In Attention Deficit Disorder: The Unfocused Mind in Children and Adults Yale’s Thomas E. Brown, Ph.D. expands on the SIX Clusters of Executive Functions he proposed in 2001, central impairments in what he refers to as “ADD Syndrome”:

1. Activation – organizing tasks and materials, prioritizing and getting started on tasks, estimating time

2. Focus – which, to me, means the dynamics of attending:

a) focusing on the intended object,
b) sustaining the focus, and
c) shifting focus at will

3. Effort – particularly sustaining effort – along with regulating processing speed and alertness (which, by the way, includes the regulation of the sleep/wake process in Brown’s method of sorting)

4. Emotion: Emotional modulation, especially frustration management

5. Memory – utilizing working memory and accessing recall on demand

6. Action – monitoring and regulating your actions (including problems with hyperactivity or impulsivity, as well as monitoring the environment for appropriateness of any particular action)

Eight Pillars of Executive Functions

In No Mind Left Behind, Adam J. Cox, Ph.Dorganizes the executive functions into EIGHT categories, which he refers to as The Eight Pillars of what he calls “Factor X”:

1. Initiation – sufficient cognitive organization ability to be able to begin tasks without nudging (prompting from another) – a different take on activation.

2. Flexibilityability to shift focus and pace appropriately in response to your environment and particular surroundings

3. Attention - the ability to manage focus intentionally: blocking out distractions, resuming tasks after interruptions, sustaining focus long enough to bring activities to conclusion or finish tasks.

4. Organization - the ability to manage objects in the physical realm in a manner that supports your life and your goals for your life

5. Planning – the ability to manage energy within time’s boundaries, projected into the future

6. Working memory – the ability to retain information long enough to commit it to long-term memory

7. Self-awareness - the ability to understand and embrace the concept of how behaviors determine what people think about you in a variety of environments, along with the ability to self-monitor

8. Managing emotions - the ability to regulate emotional expression in proportion to the events that initiated them

Although each of the above systems of categorizing are different, it is easy to see that they are each doing a pretty good  job of describing the same processes: The Executive Functions!  

It’s also easy to note that ADDers struggle with practically every darned one of them — as do others on what I refer to as The Attentional Spectrum.”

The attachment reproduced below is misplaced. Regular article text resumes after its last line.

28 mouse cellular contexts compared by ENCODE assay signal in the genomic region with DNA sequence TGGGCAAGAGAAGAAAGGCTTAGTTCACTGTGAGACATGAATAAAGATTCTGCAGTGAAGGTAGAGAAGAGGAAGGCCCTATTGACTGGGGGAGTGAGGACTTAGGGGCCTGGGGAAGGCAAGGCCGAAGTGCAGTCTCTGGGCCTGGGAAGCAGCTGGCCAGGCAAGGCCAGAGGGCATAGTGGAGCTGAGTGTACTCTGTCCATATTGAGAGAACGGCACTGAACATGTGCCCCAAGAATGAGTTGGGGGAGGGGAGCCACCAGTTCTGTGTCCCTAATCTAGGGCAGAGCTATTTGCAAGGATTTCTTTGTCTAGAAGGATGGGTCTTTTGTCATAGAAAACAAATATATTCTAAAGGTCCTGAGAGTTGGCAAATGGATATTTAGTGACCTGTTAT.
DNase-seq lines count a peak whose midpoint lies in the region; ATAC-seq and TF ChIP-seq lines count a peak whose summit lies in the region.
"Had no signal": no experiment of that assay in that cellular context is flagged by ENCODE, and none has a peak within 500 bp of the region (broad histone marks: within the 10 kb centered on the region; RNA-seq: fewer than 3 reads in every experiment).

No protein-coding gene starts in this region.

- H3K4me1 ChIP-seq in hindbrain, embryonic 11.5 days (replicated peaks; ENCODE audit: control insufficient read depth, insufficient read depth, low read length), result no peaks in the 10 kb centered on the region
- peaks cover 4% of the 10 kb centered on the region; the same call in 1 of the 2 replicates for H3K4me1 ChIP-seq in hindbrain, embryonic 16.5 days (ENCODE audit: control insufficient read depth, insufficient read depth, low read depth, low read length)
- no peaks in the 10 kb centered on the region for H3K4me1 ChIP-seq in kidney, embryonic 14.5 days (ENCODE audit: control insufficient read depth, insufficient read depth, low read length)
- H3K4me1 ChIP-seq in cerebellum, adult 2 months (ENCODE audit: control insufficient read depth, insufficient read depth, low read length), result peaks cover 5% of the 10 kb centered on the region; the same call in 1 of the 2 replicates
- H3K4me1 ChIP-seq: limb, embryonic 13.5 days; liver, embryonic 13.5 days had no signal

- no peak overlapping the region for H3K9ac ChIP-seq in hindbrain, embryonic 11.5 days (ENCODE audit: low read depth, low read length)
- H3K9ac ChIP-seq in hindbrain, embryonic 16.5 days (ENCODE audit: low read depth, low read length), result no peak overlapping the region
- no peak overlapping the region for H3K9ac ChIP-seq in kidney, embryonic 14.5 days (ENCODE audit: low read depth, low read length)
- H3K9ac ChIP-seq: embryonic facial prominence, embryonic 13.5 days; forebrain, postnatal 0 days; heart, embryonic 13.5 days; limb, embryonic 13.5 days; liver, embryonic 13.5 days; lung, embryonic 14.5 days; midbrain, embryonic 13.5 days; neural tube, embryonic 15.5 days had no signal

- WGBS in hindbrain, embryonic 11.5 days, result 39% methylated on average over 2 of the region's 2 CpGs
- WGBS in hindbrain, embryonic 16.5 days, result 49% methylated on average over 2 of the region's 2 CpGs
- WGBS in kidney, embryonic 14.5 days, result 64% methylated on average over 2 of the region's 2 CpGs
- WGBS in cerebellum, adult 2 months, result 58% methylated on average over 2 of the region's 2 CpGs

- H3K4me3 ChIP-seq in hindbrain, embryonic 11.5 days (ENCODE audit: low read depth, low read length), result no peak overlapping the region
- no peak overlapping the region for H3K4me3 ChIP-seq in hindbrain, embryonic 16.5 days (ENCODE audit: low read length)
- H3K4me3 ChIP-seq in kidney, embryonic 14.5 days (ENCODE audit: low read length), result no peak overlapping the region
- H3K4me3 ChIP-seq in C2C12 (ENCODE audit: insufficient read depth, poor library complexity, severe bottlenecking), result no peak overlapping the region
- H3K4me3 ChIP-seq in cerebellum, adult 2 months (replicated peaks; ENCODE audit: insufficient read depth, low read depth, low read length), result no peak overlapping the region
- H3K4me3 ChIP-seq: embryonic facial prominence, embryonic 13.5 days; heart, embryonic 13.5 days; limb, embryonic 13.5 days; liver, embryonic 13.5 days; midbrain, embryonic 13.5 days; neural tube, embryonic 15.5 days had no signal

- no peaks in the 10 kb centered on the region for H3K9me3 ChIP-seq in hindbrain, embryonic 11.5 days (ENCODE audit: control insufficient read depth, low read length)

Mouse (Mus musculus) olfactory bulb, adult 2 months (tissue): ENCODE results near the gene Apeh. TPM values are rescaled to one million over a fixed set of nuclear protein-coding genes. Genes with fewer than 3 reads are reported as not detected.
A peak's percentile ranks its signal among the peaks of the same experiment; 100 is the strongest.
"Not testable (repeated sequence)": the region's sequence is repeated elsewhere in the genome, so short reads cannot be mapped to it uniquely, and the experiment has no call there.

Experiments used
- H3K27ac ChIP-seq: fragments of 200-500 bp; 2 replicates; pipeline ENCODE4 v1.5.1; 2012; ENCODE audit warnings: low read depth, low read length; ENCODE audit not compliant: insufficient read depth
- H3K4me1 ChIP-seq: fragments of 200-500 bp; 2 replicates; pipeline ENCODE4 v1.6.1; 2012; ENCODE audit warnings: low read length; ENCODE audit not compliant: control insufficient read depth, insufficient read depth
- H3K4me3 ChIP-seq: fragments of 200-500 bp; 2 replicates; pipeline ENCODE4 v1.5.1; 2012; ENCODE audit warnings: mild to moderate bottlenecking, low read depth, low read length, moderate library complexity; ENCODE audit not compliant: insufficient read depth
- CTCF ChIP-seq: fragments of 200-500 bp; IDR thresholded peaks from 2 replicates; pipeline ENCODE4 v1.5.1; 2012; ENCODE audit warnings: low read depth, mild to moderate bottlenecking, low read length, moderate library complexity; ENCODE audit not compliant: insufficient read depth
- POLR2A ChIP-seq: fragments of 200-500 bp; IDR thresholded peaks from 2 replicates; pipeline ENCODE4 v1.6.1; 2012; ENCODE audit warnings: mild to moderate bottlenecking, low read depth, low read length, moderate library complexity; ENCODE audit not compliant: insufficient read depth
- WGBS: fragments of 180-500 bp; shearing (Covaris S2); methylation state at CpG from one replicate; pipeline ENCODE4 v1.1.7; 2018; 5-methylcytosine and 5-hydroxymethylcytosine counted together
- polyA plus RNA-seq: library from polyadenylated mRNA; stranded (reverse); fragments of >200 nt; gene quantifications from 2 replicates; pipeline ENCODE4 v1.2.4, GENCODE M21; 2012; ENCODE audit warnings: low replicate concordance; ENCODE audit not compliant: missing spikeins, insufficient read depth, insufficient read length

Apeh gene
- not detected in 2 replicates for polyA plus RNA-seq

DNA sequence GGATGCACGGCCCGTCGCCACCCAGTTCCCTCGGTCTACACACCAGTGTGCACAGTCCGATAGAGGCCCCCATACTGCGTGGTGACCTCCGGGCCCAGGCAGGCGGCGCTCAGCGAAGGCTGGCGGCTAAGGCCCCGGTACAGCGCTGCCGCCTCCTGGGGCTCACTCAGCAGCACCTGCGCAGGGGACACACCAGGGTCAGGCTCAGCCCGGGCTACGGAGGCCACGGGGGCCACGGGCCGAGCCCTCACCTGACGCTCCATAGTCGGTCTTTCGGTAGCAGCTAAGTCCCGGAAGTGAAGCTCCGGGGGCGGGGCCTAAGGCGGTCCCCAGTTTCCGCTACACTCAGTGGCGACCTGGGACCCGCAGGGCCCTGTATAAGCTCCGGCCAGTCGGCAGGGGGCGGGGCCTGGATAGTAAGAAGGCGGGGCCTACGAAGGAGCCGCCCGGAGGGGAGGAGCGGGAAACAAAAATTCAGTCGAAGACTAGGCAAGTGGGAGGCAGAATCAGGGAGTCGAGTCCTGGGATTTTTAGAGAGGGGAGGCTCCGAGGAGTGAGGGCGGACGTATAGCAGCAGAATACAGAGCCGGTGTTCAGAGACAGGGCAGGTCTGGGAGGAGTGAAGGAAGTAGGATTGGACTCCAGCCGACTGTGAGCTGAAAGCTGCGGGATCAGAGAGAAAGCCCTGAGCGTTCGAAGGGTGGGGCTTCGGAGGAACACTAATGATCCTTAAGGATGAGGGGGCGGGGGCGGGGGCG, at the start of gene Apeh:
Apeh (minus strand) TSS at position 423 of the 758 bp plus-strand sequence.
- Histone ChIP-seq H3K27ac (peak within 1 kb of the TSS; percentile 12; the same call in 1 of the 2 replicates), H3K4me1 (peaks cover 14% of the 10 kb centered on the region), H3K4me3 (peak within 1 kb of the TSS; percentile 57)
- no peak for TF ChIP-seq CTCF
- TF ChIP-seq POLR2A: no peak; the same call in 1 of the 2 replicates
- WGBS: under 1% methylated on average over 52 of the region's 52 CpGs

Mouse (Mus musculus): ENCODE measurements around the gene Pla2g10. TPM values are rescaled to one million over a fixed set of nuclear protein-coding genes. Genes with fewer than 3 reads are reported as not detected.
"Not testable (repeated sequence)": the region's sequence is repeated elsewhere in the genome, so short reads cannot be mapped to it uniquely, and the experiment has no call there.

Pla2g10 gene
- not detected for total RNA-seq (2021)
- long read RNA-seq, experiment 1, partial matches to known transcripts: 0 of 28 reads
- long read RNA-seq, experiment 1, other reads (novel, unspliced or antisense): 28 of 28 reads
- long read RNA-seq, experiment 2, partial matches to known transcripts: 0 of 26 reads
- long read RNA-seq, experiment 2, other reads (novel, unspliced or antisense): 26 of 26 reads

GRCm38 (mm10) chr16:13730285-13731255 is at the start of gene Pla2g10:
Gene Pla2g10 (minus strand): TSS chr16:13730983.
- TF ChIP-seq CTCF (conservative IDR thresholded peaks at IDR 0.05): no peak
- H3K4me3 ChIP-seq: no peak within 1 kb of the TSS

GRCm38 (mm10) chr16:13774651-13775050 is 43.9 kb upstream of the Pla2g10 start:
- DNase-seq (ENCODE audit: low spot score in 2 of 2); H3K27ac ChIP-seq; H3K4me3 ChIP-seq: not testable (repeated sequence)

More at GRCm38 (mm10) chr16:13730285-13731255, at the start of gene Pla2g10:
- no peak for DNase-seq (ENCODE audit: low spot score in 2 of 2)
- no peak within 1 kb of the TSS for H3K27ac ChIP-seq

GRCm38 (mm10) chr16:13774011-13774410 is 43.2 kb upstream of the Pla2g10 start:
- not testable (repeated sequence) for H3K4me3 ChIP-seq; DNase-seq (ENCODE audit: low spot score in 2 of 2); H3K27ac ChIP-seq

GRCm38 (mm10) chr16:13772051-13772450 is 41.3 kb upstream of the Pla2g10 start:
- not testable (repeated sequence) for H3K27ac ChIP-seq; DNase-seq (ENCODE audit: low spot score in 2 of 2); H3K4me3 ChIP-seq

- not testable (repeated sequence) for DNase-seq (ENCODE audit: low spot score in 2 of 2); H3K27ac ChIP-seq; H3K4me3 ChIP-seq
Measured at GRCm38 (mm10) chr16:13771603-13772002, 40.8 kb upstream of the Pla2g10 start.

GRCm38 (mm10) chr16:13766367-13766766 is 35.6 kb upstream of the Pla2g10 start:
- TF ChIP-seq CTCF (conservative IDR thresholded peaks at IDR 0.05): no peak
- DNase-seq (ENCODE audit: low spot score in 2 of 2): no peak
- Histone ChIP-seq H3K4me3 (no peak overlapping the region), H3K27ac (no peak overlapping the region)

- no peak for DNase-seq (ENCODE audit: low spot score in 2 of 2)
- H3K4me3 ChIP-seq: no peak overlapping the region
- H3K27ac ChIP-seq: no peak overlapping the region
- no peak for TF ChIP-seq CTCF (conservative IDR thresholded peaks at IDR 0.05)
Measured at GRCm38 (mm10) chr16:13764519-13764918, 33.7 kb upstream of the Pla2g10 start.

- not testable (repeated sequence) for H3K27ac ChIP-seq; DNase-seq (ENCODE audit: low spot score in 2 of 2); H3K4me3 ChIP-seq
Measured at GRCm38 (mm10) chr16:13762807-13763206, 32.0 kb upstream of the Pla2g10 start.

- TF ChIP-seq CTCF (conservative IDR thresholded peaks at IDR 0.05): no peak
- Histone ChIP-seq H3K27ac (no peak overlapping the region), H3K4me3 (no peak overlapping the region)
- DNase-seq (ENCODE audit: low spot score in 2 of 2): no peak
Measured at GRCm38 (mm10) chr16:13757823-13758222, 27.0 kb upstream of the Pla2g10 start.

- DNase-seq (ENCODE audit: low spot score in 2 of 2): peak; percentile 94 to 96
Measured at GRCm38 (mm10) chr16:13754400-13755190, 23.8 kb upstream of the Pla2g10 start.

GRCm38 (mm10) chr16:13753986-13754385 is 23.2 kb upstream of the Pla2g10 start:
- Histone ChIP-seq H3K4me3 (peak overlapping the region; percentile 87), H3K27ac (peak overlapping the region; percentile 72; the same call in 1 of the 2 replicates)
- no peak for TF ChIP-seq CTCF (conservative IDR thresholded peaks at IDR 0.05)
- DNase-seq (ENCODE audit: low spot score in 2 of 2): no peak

Dr. Russell Barkley looks at Five Primary Arenas:

Your ability to:

  1. Inhibit your behavior
  2. Use visual imagery
  3. Talk to yourself (internally)
  4. Control your emotions
  5. Plan and problem solve

But rather than making you READ another list of explanations, click the link below to here him TELL you about it.

Click HERE to open a new window to a short VIDEO where noted ADD expert, Dr. Russell Barkley, briefly summarizes the Executive Functions, looking through what I refer to as The ADD Lens™ 

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Stay tuned — future articles in the Executive Functioning series will take a look at the implications of Executive Functioning Disorders on the way to helping you figure out how to drive the very brain you have.

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As always, if you want notification of new articles in the Executive Functioning Series – or any new posts on this blog – give your email address to the nice form on the top of the skinny column to the right. (You only have to do this once, so if you’ve already asked for notification about a prior series, you’re covered for this one too). STRICT No Spam Policy

IN ANY CASE, stay tuned. There’s a lot to know, a lot here already,
and a lot more to come.
Get it now, while it’s still free for the taking.

If you’d like some one-on-one (couples or group) coaching help with anything that came up while you were reading this article (either for your own life, that of a loved one, or as coaching skills development), click HERE for Brain-based Coaching with mgh, with a contact form at its end, or click the E-me link on the menubar at the top of every page. I’ll get back to you ASAP (accent on the “P”ossible!)
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Related articles right here on ADDandSoMuchMore.com
(in case you missed them above)

Related Articles ’round the ‘net

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About Madelyn Griffith-Haynie, MCC, SCAC
Award-winning ADD Coach Training Field founder; ADD Coaching field co-founder; [life] Coaching pioneer -- Neurodiversity Advocate, Coach, Mentor & Poster Girl -- Multi-Certified -- 25 years working with Executive Functioning struggles in hundreds of people from all walks of life. I developed and delivered the world's first ADD-specific coach training curriculum: multi-year, brain-based, and ICF Certification tracked. In addition to my expertise in ADD/EF Systems Development Coaching, I am known for training and mentoring globally well-informed ADD Coach LEADERS with the vision to innovate, many of the most visible, knowledgeable and successful ADD Coaches in the field today (several of whom now deliver highly visible ADD coach trainings themselves). For almost a decade, I personally sponsored and facilitated seven monthly, virtual and global, no-charge support and information groups The ADD Hours™ - including The ADD Expert Speakers Series, hosting well-known ADD Professionals who were generous with their information and expertise, joining me in my belief that "It takes a village to educate a world." I am committed to being a thorn in the side of ADD-ignorance in service of changing the way neurodiversity is thought about and treated - seeing "a world that works for everyone" in my lifetime. Get in touch when you're ready to have a life that works BECAUSE of who you are, building on strengths to step off that frustrating treadmill "when 'wanting to' just doesn't get it DONE!"

One Response to What ARE Executive Functions?

  1. Pingback: Make The Change – From Thought to The Execution Phase | Hammer's Hemisphere